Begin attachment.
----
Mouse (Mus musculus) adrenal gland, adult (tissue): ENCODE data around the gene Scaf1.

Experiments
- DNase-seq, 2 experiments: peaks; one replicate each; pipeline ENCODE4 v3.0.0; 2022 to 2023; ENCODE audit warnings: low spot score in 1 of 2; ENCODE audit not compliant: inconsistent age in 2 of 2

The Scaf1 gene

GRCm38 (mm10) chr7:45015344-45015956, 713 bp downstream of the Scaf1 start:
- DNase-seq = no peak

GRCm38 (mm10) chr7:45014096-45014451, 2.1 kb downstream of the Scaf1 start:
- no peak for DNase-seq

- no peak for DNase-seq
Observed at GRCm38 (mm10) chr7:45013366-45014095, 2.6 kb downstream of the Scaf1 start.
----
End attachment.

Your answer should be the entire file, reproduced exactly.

Mouse (Mus musculus) adrenal gland, adult (tissue): ENCODE data around the gene Scaf1.

Experiments
- DNase-seq, 2 experiments: peaks; one replicate each; pipeline ENCODE4 v3.0.0; 2022 to 2023; ENCODE audit warnings: low spot score in 1 of 2; ENCODE audit not compliant: inconsistent age in 2 of 2

The Scaf1 gene

GRCm38 (mm10) chr7:45015344-45015956, 713 bp downstream of the Scaf1 start:
- DNase-seq = no peak

GRCm38 (mm10) chr7:45014096-45014451, 2.1 kb downstream of the Scaf1 start:
- no peak for DNase-seq

- no peak for DNase-seq
Observed at GRCm38 (mm10) chr7:45013366-45014095, 2.6 kb downstream of the Scaf1 start.